Perceiving affordances for another person's actions

Thomas A. Stoffregen, Kathleen M. Gorday, Yang Yi Sheng, Steven B. Flynn

Research output: Contribution to journalArticlepeer-review

103 Scopus citations

Abstract

The perception of affordances for the actions of other people (actors) was examined. Observers judged the maximum and preferred sitting heights of tall and short actors. Judgments were scaled in centimeters, as a proportion of the observer's leg length, and as a proportion of each actor's leg length. In Experiment 1 observers viewed live actors standing next to a chair. When judgments were scaled by actor leg length, they reflected the actual ordinal relation between the capabilities of the actors. The perception of affordances from kinematic displays was then evaluated. Observers differentiated tall and short actors, but only when the displays contained direct information about relations between the actors and the chair. It is concluded that observers can perceive affordances for the actions of actors and that kinematic displays can be enough to support such percepts if they preserve actor-environment relations that define affordances.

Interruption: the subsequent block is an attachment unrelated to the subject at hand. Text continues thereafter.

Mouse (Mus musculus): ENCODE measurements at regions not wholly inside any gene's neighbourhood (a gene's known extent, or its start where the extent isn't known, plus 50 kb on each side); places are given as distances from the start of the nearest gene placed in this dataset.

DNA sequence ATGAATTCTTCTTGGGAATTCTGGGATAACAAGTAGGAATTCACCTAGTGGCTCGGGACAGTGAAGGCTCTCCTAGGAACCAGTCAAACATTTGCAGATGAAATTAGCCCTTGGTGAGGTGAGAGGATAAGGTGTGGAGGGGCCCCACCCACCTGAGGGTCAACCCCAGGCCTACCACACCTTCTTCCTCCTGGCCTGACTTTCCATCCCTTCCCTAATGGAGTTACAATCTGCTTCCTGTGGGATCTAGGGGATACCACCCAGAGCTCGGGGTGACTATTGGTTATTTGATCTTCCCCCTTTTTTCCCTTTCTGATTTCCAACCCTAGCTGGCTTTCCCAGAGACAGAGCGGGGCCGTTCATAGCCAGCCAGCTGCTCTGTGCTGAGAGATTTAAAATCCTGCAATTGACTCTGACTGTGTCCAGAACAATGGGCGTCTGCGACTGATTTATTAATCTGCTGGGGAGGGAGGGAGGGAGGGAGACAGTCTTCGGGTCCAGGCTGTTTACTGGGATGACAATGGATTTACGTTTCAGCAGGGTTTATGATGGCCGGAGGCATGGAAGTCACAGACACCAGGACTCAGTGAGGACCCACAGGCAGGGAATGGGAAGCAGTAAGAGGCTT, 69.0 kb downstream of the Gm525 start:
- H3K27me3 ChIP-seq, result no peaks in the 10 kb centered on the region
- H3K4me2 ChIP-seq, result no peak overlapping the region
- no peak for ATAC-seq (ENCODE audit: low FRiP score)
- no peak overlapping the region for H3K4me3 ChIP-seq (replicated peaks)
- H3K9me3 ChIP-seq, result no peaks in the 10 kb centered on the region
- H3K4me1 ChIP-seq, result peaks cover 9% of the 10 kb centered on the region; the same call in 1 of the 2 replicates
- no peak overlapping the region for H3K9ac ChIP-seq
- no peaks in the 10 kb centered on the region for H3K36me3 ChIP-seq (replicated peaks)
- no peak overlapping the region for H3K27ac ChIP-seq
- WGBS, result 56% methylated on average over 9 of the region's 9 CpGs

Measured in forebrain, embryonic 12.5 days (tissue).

Original languageEnglish (US)
Pages (from-to)120-136
Number of pages17
JournalJournal of Experimental Psychology: Human Perception and Performance
Volume25
Issue number1
DOIs
StatePublished - Feb 1999

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